It is hard not to stick your head out of the TukTuk down the dusty road on the way to the ramp. Even if the kids would hide the keys at you, throw water balloons and cause a ruckus, you can´t help but laugh. For the first month you wonder how the kids live life barefoot, doing turns on the skate ramp or playing football (soccer) at the losita. The more creativity the better when it comes to this project! My brother decided to spend 70 usd to send me a package. Half of its contents were socks. He loves me. They went to a good cause- sock puppets! Even if the glue soaked into the sock and the felt fell off 80% of the time, they still found a way to make it work, as they tend to do! Half the socks disappeared in the end, but the result was some red heads, button noses, and some that looked a bit afraid, but they all are from the same thread, so we don´t discriminate.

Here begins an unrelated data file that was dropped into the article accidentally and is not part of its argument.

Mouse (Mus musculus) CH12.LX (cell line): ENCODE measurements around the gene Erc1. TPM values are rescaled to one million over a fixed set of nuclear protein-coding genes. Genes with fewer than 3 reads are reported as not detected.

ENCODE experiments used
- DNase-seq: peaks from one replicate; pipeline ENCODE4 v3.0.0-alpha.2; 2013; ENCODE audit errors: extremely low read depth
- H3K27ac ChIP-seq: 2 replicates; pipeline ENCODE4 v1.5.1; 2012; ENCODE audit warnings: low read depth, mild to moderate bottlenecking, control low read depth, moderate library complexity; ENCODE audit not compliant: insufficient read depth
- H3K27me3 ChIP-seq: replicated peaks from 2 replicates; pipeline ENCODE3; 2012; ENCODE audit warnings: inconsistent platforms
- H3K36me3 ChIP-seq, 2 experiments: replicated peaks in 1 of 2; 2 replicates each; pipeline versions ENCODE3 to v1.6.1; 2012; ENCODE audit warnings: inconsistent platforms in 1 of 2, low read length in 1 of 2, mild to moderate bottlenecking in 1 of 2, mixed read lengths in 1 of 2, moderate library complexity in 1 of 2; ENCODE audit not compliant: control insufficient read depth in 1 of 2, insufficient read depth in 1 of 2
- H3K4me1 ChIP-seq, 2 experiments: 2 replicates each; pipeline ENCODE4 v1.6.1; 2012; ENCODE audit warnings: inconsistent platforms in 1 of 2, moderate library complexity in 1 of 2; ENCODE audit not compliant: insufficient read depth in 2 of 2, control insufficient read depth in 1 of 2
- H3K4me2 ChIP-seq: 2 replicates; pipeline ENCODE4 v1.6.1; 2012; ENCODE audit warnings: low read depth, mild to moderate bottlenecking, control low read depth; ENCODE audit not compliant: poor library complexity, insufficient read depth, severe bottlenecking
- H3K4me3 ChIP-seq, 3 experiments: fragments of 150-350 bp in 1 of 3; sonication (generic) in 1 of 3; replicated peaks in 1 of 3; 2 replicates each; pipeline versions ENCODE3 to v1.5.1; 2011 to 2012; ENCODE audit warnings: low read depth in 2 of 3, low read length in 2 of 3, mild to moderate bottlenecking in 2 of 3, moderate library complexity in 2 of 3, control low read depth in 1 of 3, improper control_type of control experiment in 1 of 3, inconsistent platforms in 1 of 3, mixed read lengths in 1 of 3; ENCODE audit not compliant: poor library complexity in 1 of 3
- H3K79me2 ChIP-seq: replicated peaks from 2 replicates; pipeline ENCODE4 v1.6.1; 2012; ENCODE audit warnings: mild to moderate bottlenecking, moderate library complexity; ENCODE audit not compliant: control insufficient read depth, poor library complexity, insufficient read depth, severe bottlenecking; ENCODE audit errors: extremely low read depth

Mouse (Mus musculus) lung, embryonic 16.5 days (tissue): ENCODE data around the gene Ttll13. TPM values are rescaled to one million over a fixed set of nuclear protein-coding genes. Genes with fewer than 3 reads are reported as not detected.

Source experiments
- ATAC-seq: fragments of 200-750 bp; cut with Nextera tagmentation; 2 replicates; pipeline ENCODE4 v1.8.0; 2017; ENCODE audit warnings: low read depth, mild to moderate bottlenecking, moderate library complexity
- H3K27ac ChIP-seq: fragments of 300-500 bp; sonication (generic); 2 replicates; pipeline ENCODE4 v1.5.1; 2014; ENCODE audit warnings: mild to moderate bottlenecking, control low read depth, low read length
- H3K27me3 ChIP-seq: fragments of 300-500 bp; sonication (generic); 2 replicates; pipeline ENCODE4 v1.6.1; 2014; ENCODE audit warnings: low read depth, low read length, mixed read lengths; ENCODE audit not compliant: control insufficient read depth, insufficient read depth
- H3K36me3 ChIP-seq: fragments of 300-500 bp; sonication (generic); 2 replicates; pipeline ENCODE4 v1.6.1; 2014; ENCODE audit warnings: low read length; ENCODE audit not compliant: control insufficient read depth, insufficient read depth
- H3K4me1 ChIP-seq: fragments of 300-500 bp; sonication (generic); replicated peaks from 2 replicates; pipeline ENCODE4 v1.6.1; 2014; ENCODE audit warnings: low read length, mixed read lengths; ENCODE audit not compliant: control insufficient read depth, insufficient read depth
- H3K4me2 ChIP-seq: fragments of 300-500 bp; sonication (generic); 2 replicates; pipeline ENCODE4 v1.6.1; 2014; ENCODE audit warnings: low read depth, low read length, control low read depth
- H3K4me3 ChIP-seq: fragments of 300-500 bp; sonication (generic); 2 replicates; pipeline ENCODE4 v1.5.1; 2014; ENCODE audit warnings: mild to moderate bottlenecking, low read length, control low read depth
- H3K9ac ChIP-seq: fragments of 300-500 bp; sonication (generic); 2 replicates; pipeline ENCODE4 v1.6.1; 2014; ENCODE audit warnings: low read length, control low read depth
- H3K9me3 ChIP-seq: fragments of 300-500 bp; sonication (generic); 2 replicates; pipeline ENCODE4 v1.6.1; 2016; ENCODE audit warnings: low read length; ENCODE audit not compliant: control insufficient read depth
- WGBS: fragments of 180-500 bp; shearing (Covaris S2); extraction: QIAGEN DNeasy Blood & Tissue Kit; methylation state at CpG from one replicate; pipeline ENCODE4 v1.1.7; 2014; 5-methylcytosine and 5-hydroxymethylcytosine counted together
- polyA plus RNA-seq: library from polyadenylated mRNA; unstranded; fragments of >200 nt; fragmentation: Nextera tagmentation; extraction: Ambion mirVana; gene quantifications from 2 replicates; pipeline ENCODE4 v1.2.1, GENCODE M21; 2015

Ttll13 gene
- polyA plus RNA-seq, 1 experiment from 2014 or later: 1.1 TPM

Volunteers come and go, and they also made my experience one to remember. There were always people there to make you laugh when you need to, make you think when you need to, or hug you when you need to be hugged.
Huanchaco itself is a calm surf town full of tourists by day, with a lively night scene with many opportunities to chat with the locals. Don´t be afraid if they take you by the hand for a moment of salsa (or perhaps longer if you have the moves)! I never lasted that long, but Peruvians are very understanding and will always give you a smile.
I won´t forget the friends that I made nor the lessons that the kids in Cerrito taught me. The first I learned: Never take yourself too seriously! Safe travels, and hope that you can make it to Huanchaco!